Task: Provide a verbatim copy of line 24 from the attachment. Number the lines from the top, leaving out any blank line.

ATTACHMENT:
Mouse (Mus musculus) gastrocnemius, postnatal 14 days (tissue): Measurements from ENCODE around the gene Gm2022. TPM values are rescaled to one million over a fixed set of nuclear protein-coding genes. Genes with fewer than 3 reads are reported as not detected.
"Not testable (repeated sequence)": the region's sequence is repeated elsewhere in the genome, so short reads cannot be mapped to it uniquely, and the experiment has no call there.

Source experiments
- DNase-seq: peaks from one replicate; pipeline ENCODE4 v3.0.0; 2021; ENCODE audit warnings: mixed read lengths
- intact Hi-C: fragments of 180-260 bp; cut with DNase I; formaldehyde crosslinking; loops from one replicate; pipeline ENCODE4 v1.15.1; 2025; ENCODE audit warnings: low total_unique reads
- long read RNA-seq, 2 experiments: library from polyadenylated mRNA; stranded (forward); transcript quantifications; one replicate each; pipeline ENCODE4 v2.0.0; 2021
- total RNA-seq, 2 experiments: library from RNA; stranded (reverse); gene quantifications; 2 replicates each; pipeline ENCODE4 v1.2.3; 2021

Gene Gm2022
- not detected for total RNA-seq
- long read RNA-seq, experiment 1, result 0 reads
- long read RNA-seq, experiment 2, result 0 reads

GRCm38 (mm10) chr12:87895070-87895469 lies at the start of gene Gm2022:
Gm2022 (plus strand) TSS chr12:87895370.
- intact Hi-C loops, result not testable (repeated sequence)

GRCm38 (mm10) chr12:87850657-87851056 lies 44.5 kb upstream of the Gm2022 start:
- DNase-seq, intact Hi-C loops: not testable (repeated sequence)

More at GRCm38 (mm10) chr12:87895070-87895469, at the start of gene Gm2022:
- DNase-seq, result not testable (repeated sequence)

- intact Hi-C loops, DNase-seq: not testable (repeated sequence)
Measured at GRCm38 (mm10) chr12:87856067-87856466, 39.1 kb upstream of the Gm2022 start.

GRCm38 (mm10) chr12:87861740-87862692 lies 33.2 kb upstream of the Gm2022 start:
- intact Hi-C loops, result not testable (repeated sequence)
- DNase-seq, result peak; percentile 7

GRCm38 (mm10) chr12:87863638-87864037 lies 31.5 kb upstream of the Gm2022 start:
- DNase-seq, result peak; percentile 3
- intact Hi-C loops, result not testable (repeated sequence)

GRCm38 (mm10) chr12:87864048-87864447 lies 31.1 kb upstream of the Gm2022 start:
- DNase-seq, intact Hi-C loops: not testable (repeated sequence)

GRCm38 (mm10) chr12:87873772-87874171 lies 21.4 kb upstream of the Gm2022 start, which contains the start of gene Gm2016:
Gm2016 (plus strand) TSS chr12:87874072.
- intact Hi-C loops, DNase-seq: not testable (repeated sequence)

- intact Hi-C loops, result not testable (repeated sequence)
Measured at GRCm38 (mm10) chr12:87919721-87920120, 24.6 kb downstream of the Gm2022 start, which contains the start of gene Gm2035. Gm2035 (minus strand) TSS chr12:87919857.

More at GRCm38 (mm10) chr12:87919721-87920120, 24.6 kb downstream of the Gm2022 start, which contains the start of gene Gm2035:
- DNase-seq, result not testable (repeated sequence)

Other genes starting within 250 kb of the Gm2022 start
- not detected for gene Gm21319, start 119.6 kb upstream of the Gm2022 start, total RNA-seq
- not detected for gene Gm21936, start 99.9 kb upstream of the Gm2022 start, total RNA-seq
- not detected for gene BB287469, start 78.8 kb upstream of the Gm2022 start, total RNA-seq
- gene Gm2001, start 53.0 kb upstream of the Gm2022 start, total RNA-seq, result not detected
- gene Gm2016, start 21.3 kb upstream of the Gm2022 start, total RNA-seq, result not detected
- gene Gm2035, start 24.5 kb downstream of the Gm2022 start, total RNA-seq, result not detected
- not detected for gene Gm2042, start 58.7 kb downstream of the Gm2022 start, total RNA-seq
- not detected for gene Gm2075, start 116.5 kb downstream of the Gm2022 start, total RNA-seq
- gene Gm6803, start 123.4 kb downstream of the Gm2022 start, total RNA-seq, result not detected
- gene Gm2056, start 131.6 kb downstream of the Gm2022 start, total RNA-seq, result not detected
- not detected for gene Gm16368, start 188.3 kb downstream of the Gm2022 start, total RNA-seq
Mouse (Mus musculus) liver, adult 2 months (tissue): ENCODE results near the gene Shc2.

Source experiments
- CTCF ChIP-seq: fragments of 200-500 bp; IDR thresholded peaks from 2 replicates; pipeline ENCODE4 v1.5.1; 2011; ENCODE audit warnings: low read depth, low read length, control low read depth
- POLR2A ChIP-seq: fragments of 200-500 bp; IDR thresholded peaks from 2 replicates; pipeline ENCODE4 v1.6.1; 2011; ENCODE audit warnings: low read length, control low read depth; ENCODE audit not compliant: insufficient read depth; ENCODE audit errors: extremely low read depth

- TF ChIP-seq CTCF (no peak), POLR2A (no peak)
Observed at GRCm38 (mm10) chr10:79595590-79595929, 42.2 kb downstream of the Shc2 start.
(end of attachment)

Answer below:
GRCm38 (mm10) chr12:87863638-87864037 lies 31.5 kb upstream of the Gm2022 start: